state to another and that within each state, the behavior of the system is relatively predictable. The trick is to predict the state shifts. He argues that this can be accomplished by matching the span of control of management and monitoring institutions to the scope of the system. If the complex whole is composed of less complex parts, then the behavior of the system might be understood by developing institutions focused on the understandable parts rather than the impenetrable totality. As Wilson notes, we can’t know in advance that any particular institutional arrangement will work. Indeed, presuming we know what will work is part of the hubris that led to the tragedy of the commons in marine fisheries. But he offers some design hypotheses that should prove useful in guiding both institutions and researchers.

McCay (Chapter 11) examines why commons institutions might emerge in some circumstances and not in others. She outlines the many conditions that must be in place for an institution to emerge and engage commons users. This provides a rich set of hypotheses for future research. In addition, she notes that in many cases, commons management institutions may emerge for reasons that are quite distinct from any desire to manage the commons in a sustainable way. She offers the provocative idea that groups may learn to manage commons more to minimize conflict than to conserve a resource. In the last half of the chapter, she examines theoretical stances in human ecology. Students of the commons should not take this as an academic exercise. McCay notes that researchers who go to the field with strong preconceptions about what they are studying and what might explain it may miss what is really happening. She acknowledges that theory and problem selection are essential parts of the research enterprise. But epistemological naïveté can lead to research designs that yield far less than could be obtained by deeper theoretical thinking at the outset. Ideas drawn from the economics of flexibility and event ecology provide the base for a more sophisticated approach to conceptualizing research problems around the commons.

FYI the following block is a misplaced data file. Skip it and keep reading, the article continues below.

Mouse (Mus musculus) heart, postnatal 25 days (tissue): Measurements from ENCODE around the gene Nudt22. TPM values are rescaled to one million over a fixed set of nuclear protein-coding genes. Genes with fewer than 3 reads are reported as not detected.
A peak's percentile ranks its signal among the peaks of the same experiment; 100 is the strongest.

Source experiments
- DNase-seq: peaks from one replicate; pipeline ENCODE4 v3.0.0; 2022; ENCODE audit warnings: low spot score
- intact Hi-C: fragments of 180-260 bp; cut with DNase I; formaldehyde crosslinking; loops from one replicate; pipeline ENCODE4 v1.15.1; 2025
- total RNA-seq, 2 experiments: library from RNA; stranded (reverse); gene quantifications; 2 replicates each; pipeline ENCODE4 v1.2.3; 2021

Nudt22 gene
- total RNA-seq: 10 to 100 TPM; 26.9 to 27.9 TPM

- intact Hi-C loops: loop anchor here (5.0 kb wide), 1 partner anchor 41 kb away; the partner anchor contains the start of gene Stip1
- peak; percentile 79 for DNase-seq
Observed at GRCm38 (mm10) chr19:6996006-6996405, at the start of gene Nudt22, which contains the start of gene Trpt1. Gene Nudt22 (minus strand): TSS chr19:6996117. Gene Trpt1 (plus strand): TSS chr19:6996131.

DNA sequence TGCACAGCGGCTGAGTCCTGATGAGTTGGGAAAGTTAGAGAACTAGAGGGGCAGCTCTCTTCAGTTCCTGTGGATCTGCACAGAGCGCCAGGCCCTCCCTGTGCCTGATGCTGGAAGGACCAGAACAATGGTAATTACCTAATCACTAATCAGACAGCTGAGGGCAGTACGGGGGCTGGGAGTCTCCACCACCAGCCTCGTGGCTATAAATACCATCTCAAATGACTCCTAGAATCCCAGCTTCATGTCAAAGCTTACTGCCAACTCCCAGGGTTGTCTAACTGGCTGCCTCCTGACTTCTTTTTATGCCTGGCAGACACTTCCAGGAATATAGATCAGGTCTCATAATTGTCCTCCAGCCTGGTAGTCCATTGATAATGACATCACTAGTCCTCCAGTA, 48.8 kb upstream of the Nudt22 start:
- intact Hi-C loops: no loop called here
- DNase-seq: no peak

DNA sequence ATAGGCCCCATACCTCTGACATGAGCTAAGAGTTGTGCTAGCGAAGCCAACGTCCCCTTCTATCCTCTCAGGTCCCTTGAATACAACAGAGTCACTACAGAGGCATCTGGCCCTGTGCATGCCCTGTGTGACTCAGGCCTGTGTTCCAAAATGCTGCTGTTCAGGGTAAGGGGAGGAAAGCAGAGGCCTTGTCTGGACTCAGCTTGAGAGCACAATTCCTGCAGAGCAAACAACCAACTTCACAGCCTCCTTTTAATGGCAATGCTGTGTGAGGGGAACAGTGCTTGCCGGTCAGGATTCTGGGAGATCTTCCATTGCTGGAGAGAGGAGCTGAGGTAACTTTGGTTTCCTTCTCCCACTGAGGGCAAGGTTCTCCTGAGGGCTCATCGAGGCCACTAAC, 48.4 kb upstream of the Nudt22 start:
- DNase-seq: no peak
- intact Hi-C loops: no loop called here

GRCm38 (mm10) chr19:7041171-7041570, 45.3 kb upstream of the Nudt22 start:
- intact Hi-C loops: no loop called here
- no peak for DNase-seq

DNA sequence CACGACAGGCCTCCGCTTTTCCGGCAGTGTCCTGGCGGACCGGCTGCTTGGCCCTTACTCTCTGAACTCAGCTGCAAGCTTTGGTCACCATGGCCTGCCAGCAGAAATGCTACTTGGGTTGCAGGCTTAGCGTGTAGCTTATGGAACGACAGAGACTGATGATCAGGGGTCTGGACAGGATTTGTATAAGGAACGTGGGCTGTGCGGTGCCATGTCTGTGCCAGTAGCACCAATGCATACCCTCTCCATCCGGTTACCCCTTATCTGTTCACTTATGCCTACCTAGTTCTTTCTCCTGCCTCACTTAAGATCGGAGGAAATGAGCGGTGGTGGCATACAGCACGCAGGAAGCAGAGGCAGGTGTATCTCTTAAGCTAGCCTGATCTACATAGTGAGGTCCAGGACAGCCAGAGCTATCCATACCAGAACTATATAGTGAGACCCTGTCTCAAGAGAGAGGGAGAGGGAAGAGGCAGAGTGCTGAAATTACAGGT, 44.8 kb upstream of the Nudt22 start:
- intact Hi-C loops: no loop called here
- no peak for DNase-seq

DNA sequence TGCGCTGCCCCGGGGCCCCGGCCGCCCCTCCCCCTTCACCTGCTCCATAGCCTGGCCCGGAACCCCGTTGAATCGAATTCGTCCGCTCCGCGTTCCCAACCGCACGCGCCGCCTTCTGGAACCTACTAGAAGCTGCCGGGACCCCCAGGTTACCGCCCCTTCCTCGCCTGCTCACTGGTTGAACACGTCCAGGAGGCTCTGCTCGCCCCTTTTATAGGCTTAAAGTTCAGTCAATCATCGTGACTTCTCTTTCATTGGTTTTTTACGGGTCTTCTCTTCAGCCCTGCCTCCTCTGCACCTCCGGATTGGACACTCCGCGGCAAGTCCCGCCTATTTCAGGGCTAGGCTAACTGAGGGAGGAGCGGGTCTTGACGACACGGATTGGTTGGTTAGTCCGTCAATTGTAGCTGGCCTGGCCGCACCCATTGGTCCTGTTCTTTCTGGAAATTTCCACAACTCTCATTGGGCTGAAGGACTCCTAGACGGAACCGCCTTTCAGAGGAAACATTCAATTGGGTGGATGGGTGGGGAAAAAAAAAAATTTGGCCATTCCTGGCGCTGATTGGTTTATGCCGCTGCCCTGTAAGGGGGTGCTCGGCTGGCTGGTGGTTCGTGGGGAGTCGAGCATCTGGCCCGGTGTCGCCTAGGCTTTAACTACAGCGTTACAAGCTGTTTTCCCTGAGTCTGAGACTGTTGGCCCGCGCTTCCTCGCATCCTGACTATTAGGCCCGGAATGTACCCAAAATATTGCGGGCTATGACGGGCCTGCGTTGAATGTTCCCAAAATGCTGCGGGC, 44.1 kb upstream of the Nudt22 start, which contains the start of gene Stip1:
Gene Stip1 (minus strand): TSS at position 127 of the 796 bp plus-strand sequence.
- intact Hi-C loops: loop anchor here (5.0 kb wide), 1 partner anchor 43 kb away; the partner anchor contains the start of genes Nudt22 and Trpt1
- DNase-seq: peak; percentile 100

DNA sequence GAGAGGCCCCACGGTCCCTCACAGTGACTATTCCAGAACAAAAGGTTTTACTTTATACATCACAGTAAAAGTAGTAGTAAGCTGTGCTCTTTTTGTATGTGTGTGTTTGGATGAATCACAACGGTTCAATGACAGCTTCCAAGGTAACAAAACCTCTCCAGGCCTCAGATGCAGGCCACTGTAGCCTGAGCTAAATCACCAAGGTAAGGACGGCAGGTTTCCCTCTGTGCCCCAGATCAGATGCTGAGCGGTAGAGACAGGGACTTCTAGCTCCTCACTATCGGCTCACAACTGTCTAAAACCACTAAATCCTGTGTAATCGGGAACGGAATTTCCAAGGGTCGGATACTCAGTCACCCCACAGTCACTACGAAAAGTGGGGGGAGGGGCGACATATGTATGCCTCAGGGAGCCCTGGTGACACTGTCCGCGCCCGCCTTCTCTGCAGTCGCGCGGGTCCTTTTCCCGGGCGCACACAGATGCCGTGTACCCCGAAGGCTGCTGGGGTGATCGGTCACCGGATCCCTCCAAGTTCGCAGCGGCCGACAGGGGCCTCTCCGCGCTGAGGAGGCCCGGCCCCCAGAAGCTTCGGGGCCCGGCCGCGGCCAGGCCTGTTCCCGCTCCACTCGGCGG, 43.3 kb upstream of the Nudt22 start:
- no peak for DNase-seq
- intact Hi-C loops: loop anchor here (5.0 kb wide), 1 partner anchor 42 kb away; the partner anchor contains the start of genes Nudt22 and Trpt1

Richerson, Boyd, and Paciotti (Chapter 12) draw on recent work in the Darwinian theory of cultural evolution to suggest why human groups may be able to manage commons and what the limits to such efforts may be. The approach they advocate, contra sociobiology, suggests that in organisms with culture, altruism may be quite common. Rather than the tragedy of the commons, we would expect a comedy of the commons in which people cooperate. But concern for the common good may not extend to all others—there is reason to believe that altruism may extend only to individuals perceived as members of the same social group. Culture determines who is “in” and who is “out.” So the problem in designing institutions to manage commons is a problem of creating a shared definition of the “in” group and eliciting solidarity toward it. Like Wilson and McCay, the arguments in this chapter draw on some rather deep currents in contemporary theory. The ideas that emerge are not esoteric but provide guidance for both empirical research and institutional design.



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